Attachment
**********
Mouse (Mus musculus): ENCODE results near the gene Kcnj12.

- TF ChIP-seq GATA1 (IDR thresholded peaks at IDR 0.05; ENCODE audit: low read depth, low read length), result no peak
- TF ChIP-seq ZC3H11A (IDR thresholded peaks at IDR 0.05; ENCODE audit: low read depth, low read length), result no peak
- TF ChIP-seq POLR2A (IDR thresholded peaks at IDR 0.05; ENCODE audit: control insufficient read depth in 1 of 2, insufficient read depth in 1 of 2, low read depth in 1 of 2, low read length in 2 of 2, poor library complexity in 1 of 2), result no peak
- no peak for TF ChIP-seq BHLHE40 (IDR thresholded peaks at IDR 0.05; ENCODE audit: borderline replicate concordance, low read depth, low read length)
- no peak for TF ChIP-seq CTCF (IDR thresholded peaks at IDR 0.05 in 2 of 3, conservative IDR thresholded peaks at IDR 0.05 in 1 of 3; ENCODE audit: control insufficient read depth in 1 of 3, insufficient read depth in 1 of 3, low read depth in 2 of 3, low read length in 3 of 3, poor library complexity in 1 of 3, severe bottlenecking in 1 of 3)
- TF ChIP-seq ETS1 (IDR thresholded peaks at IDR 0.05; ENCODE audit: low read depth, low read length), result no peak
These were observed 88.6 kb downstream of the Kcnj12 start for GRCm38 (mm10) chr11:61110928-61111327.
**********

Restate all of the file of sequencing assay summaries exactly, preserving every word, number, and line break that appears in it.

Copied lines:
Mouse (Mus musculus): ENCODE results near the gene Kcnj12.

- TF ChIP-seq GATA1 (IDR thresholded peaks at IDR 0.05; ENCODE audit: low read depth, low read length), result no peak
- TF ChIP-seq ZC3H11A (IDR thresholded peaks at IDR 0.05; ENCODE audit: low read depth, low read length), result no peak
- TF ChIP-seq POLR2A (IDR thresholded peaks at IDR 0.05; ENCODE audit: control insufficient read depth in 1 of 2, insufficient read depth in 1 of 2, low read depth in 1 of 2, low read length in 2 of 2, poor library complexity in 1 of 2), result no peak
- no peak for TF ChIP-seq BHLHE40 (IDR thresholded peaks at IDR 0.05; ENCODE audit: borderline replicate concordance, low read depth, low read length)
- no peak for TF ChIP-seq CTCF (IDR thresholded peaks at IDR 0.05 in 2 of 3, conservative IDR thresholded peaks at IDR 0.05 in 1 of 3; ENCODE audit: control insufficient read depth in 1 of 3, insufficient read depth in 1 of 3, low read depth in 2 of 3, low read length in 3 of 3, poor library complexity in 1 of 3, severe bottlenecking in 1 of 3)
- TF ChIP-seq ETS1 (IDR thresholded peaks at IDR 0.05; ENCODE audit: low read depth, low read length), result no peak
These were observed 88.6 kb downstream of the Kcnj12 start for GRCm38 (mm10) chr11:61110928-61111327.